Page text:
Post-its from Practice:
Getting into treatment - a long and tortuous business in some cases! (Jul 2007)
Stuart is the partner of one of my patients and came to see me the other day with a story that was difficult to believe. However the service in question has confirmed the facts of the matter.
Stuart took a day off work to attend our local drug service for an initial assessment. At his next appointment the drug worker made a partial assessment and so asked him to return for another one hour appointment. At this next appointment he learnt that his written assessment had been lost (the service does not yet use computers) and that all 15 pages of the local assessment form had to be completed again before he was put on the two week waiting list to see the doctor for assessment.
Surprisingly, he still attended, was assessed by the doctor, and chose methadone substitution. He was told at this point that prescribing would be dependent on attending 3 consecutive days of titration and dependant on his withdrawal symptoms which would be measured objectively. However when he attended, he was deemed not to be in "enough" withdrawal, although he felt and looked awful. Stuart heroically returned the next day and although his heroin use was >1g/day, was given only 20mls substitution of methadone mixture by supervised consumption. This was the final straw. Stuart had told them that he needed to leave for work at 7am in the morning and so supervised consumption would be difficult as there wasn't a late opening chemist close to where he lived or worked.
Stuart presented to us in withdrawal. He had an excellent assessment in 20 minutes by our specialist drugs counsellor who gained the necessary vital information and undertook a urine drug test which confirmed the use of heroin. This was followed by a 10 minute review of the assessment and a physical examination from me which confirmed Stuart had normal blood pressure, a clear chest, old and fresh track-marks up both arms and enormous pupils. He left the surgery that day with a prescription for 40mg of methadone mixture and another dated the next day for 40mg, with an appointment to return the following afternoon.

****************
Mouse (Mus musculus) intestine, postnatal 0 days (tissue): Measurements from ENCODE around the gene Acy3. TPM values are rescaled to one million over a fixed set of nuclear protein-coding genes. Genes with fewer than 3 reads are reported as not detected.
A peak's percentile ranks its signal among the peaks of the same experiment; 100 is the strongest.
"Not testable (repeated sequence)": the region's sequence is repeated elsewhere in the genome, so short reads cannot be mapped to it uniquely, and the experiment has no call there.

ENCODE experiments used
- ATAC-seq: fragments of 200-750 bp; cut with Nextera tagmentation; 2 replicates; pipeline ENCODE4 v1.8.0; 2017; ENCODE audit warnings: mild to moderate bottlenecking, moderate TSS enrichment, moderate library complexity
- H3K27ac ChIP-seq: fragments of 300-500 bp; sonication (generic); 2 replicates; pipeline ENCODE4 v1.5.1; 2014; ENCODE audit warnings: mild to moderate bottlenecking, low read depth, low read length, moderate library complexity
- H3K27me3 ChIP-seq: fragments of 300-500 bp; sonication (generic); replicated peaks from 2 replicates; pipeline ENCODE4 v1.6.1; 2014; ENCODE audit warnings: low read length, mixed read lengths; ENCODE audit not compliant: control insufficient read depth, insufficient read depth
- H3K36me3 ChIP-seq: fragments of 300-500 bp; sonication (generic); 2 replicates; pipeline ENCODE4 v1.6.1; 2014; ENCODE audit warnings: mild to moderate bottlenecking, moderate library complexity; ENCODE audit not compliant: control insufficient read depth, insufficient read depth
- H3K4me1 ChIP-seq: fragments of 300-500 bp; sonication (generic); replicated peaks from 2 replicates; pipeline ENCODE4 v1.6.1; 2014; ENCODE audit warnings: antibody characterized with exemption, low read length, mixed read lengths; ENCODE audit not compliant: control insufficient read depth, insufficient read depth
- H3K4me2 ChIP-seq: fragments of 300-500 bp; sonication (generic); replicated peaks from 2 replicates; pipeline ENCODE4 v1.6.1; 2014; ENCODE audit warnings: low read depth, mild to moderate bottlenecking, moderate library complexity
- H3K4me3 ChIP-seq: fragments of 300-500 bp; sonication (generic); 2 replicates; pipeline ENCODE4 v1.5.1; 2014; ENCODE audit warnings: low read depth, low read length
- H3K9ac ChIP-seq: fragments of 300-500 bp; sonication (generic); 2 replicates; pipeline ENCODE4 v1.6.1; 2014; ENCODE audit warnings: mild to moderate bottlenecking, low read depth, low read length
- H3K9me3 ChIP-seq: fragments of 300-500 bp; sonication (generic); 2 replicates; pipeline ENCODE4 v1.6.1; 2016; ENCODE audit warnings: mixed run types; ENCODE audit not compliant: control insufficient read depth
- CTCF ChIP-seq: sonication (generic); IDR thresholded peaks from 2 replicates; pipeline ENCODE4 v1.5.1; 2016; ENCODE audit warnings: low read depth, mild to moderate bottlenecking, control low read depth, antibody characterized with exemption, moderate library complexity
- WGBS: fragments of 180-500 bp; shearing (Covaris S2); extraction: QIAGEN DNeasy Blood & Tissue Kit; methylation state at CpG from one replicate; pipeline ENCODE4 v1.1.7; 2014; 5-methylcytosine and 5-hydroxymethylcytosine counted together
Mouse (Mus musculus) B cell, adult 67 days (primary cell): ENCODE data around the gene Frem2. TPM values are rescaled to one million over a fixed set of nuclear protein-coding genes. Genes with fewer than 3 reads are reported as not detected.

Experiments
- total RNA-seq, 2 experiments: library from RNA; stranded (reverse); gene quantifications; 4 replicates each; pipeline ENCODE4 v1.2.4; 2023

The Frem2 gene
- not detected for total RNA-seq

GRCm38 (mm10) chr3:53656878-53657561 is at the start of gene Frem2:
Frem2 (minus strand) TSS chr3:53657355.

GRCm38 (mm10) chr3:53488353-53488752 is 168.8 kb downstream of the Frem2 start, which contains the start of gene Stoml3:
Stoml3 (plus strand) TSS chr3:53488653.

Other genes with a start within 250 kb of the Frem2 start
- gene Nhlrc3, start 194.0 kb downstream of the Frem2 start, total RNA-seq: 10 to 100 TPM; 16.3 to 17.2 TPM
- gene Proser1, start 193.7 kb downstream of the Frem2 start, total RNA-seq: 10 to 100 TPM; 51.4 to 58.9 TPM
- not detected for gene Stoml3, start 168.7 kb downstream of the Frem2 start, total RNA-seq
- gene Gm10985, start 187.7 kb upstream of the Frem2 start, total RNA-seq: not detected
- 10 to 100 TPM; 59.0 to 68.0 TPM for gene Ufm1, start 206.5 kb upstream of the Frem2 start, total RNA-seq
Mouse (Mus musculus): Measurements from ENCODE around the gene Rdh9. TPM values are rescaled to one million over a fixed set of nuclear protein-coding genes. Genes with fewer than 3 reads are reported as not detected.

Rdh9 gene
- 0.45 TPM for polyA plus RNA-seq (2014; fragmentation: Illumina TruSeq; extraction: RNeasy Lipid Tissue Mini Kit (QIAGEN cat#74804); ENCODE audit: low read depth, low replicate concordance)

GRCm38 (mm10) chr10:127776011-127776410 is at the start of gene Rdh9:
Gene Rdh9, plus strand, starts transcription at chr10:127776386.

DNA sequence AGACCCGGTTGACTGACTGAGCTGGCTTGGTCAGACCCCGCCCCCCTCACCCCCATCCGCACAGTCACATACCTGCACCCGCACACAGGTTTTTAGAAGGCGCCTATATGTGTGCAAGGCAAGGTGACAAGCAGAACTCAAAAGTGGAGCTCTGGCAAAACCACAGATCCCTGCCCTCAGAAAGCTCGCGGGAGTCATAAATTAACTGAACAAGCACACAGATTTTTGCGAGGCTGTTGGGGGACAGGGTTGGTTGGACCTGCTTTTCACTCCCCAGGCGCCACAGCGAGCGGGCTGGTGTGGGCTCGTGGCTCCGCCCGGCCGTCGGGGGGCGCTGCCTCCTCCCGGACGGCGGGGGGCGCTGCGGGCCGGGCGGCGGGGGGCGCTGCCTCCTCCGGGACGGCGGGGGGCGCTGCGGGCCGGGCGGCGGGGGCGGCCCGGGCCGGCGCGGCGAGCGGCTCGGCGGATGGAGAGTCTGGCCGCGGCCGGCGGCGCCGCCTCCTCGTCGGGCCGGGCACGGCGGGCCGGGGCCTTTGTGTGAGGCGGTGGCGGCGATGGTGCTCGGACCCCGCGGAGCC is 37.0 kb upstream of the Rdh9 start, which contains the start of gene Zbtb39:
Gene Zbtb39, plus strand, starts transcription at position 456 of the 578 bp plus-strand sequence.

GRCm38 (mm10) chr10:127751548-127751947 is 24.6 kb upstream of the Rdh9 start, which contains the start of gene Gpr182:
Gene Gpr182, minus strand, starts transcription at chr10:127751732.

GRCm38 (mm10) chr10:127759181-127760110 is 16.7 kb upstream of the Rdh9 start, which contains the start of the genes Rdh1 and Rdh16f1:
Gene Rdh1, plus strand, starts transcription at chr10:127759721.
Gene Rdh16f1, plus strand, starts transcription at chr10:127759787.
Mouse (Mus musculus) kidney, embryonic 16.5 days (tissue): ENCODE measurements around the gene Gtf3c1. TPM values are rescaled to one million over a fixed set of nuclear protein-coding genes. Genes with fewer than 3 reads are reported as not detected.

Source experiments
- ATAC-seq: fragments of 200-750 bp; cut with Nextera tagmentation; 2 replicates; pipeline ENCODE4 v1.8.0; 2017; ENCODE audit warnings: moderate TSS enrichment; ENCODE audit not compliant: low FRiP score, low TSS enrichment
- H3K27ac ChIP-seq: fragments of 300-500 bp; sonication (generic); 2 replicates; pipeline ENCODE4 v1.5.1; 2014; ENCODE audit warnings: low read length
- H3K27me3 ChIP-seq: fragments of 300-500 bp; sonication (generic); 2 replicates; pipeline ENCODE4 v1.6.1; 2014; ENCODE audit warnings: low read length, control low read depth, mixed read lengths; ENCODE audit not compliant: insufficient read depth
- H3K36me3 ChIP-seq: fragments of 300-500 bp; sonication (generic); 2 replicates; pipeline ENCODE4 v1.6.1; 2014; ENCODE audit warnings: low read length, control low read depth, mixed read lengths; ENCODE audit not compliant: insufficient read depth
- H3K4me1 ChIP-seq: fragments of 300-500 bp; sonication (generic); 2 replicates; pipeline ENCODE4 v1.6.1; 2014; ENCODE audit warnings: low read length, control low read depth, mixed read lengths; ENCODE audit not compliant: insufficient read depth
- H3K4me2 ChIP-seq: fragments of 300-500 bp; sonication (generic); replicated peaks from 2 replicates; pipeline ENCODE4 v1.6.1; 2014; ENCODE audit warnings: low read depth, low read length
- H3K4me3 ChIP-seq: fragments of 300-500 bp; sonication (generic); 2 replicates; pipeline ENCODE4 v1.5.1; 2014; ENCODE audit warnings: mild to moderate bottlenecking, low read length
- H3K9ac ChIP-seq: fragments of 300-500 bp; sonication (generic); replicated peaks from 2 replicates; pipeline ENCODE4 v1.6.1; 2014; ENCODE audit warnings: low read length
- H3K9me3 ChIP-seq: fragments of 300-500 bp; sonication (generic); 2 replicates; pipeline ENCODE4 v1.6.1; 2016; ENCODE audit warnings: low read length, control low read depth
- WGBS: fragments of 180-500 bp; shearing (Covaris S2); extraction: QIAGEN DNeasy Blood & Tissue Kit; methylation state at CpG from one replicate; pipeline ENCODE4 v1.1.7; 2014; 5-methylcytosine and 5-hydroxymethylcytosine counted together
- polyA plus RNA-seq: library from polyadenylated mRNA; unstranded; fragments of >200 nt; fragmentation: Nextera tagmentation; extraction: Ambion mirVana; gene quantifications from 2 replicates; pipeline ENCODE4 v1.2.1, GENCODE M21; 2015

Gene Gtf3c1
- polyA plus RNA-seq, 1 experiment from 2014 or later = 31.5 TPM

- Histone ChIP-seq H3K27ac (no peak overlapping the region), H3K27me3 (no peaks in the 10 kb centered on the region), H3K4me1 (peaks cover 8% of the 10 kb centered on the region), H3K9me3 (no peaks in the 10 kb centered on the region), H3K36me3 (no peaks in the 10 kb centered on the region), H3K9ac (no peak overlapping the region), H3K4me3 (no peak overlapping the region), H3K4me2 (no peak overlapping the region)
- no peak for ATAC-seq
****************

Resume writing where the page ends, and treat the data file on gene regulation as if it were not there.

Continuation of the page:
Four weeks into treatment Stuart is doing very well having settled on 90mls of methadone mixture. He still has his job and is now using his wages to pay back borrowed money to his partner; they are even planning a holiday.
Stuart's story raises several concerns: why was he not informed properly of the assessment process so that he could give properly informed consent to the treatment? Why is the service so unconcerned with their blunders, their lack of encouragement and timely care? If Stuart had been a young mother with children or had been more problematic, I don't think such a person would have managed to make the third, let alone the fifth appointment when the first methadone was dispensed. Finally, if staff apply guidelines as tramlines or are completely risk aversive, whether due to inexperience or to lack of clinical expertise or resources, then the final service will likely be a poor production line process.
Stuart won't be complaining about his experience at the local service, so they continue to be unaware that they are failing to provide a patient centred service but I'll use his promised postcard as a positive marker of ours.